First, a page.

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'We always rise.' A Black-owned bookstore navigates the pandemic
Masani Barnwell-George, wife of Dexter George, helps a customer at Source of Knowledge in Newark, N.J., on May 12, 2021. Source of Knowledge, owned by Dexter George, has been a Newark mainstay for decades and has survived the past year thanks to the generosity of its customers and an owner who provides more than just books. Ben Sklar/The New York Times.

by Kevin Armstrong



NEWARK (NYT NEWS SERVICE).- Dexter George, owner of Source of Knowledge, a bookstore on Broad Street here, wore a tool belt as he walked through aisles dotted with djembe drums and past walls lined with Ghanaian masks. Smoke coiled upward from a bowl of burning sage.

George, 56, has kept his business operating partly by practicing caution during the pandemic. Even when he opened his front door to start the workday, he kept the key in the inside lock; all customers who were allowed in were quickly directed to have their temperature taken and take a squirt of hand sanitizer. George eyed them through a hard plastic face shield.

“There’s a lot of people we aren’t seeing again,” he said. “This virus is going around in a circle until it gets everybody.”

George counted 30 customers killed by the coronavirus. Almost 1,000 people have died in New Jersey’s largest city because of COVID-19, and the vaccination rate remains below 30%. Throughout the pandemic, George considered not only safety concerns, but also the costs of closures and curfews. He weighed reduced foot traffic against his mortgage of $6,500 per month for the two-story building that houses his bookstore. On his commute, he noted roller gates that remained down and “For Lease” signs going up.

But George was not done building. Early in the epidemic, he created a GoFundMe page to alert customers to his status: “COVID almost killed us!”

Contributions revived him. While Black business ownership rates nationwide dropped 41% from February 2020 to April 2020 — the largest decline for any racial group — George watched as 1,200 patrons donated $69,211 to support his 30-year-old enterprise. Personal checks and civic grants further steadied the store’s finances.

Long unable to secure loans, he used some of the money to reinvest in his 2,700 square feet of retail space.

“At the end of the day, you only fit in a box,” he said of putting the money back into the store. “Can’t take it with you.”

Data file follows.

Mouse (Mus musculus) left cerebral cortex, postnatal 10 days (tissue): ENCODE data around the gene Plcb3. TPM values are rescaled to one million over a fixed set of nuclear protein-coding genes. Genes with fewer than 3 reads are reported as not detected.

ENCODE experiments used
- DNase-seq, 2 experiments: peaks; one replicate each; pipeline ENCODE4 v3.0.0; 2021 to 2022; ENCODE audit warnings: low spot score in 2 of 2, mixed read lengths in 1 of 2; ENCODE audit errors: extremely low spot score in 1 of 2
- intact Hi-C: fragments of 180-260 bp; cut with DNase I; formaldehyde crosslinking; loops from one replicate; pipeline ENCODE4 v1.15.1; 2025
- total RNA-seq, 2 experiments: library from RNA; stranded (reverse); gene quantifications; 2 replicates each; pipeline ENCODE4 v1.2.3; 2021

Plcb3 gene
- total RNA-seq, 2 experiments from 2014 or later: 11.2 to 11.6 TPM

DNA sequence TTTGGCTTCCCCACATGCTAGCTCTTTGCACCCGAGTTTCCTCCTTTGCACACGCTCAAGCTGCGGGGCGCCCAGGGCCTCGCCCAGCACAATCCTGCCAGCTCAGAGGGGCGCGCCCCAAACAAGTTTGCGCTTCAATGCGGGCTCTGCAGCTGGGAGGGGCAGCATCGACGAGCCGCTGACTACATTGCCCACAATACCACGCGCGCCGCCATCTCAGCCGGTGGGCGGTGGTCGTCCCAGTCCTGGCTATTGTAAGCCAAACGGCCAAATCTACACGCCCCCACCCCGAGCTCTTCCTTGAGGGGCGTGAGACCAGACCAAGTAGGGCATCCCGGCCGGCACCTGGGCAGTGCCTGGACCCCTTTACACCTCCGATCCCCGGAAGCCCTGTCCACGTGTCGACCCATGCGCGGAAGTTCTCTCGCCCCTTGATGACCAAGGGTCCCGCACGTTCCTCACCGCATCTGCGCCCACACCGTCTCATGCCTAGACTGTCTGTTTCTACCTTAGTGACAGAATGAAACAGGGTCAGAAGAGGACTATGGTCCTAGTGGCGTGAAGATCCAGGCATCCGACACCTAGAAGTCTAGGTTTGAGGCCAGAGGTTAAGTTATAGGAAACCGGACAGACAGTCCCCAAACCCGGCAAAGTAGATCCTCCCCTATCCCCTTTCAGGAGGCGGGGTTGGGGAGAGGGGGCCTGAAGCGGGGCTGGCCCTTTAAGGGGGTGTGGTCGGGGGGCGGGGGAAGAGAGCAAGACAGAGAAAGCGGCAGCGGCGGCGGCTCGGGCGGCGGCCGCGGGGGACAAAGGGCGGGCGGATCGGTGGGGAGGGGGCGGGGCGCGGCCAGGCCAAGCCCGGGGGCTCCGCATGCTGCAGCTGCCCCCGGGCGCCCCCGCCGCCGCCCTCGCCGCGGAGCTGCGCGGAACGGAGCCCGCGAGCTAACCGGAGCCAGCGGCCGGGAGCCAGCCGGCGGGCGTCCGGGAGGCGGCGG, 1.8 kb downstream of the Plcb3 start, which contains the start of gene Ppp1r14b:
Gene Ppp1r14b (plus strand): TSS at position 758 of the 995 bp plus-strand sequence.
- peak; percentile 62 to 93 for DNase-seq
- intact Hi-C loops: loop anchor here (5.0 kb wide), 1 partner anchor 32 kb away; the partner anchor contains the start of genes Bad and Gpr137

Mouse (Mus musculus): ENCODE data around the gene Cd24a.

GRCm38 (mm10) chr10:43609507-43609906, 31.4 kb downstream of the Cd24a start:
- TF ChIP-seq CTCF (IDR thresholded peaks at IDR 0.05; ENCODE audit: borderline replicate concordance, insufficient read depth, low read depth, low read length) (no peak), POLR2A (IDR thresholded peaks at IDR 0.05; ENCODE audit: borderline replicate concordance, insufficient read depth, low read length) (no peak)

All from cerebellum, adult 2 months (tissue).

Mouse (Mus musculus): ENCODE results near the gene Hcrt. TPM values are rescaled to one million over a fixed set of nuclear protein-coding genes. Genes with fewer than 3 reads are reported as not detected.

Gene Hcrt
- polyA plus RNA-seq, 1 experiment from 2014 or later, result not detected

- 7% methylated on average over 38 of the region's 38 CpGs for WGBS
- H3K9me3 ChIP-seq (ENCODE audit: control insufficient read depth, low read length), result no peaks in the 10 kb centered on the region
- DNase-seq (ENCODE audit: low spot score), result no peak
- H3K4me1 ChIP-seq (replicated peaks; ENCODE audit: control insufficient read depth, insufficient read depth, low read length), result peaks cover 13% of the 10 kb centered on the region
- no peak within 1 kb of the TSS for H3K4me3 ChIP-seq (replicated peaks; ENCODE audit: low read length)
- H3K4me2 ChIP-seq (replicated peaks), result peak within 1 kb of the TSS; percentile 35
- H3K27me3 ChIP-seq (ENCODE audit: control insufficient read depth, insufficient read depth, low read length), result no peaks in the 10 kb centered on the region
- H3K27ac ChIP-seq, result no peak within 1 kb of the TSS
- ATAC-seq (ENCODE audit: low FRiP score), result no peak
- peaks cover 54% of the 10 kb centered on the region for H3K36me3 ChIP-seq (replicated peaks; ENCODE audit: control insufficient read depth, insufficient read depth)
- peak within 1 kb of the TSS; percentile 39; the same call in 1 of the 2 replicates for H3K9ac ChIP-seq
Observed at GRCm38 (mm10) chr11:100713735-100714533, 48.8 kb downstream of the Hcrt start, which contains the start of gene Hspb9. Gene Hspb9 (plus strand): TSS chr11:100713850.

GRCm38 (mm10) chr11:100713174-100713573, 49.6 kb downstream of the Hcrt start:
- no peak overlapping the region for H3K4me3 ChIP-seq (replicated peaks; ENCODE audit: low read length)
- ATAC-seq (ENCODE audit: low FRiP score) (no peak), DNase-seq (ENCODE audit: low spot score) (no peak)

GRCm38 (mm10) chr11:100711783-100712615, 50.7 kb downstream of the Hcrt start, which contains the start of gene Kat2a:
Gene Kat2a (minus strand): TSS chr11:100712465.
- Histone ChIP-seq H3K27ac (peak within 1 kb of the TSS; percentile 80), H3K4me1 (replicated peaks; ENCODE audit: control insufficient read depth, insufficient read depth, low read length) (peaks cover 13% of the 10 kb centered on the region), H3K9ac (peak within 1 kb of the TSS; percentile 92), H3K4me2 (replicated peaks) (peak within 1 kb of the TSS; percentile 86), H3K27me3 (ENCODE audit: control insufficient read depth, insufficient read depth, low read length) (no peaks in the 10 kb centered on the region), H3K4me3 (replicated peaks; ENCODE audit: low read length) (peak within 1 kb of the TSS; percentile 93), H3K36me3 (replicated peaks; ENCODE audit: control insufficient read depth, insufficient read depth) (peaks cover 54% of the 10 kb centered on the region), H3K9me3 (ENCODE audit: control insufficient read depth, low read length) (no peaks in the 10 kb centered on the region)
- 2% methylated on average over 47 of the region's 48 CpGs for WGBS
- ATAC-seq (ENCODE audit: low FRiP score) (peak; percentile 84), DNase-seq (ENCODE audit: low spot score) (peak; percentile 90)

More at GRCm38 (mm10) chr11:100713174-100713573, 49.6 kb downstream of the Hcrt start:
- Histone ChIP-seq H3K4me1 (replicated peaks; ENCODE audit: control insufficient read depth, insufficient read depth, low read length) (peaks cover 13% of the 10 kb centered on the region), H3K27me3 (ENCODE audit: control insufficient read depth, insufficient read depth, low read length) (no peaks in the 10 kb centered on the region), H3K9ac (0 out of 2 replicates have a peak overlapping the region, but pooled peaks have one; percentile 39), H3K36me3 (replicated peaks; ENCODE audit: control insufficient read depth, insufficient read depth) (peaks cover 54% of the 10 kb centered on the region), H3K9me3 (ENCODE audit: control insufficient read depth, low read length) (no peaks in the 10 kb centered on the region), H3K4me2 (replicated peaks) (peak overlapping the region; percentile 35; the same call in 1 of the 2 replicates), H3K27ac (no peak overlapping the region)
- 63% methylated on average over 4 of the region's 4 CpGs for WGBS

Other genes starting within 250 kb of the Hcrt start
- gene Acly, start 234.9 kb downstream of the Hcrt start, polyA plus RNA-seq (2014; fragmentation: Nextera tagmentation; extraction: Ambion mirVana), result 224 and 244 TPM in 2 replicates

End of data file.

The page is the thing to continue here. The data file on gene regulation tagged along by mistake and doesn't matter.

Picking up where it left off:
By summer, he closed off half the store and planned an expansion. Sawdust mixed with incense as he knocked down walls, raised the ceiling, transformed an elevator shaft into an office and relocated the cash register from under the stairs. His second-floor tenant, Walm N’Dure, extended the fitness center he runs to the roof, configuring a rock-climbing course replete with netting and a retractable awning.

“It has always been a fight, up and down, a lot of mishaps,” George said. “Despite all of that, we always rise.”

George never expected to peddle wordsmiths’ wares. Born in Tobago, he grew up going barefoot and sleeping on floors. His grandmother was illiterate and his formal education ended after the fifth grade. At 17, he migrated to East New York with his mother, Brenda, and twin brother, Derrick. It was a hard transition. One morning, George woke up with a cold and told his mother he was going outside to find herbs in a bush, the place he typically went for natural healing methods, and boil them.

She laughed.

“I have to take you to a drugstore,” she said.

“What is at a drugstore?” he said.

“Medicine,” she said.

He worked as a welder until suffering a slipped disk in his back. He found purpose in selling books on sidewalks in Manhattan before saving money to open a bookstore across the Hudson. His first shop was on Branford Place, where he developed a reputation as reserved. On payday, Masani Barnwell, a kindergarten teacher in Newark, walked in to buy books for students in her classroom with characters that looked like the children in her classroom. She wanted them to be inspired and purchased copies of author Fred Crump’s series, which retells traditional fairy tales with Black characters. She saw a different side of George.

“He wasn’t that doggone quiet,” she said. “He approached me.”

While their romance grew, George gauged his next move. In 1998, tired of the drama that drifted into his store by Market Street, which had devolved into a high-crime area, he bought an abandoned building that had housed a jewelry store to serve as Source of Knowledge’s new base. Soon after, he traveled to Africa with Barnwell, and brought back African masks and other carvings. To diversify his offerings, he started selling tribal clothing and artwork. To help with his mortgage, he rented out his second floor to a series of tenants that included a bail bondsman, computer coders and the Nation of Islam.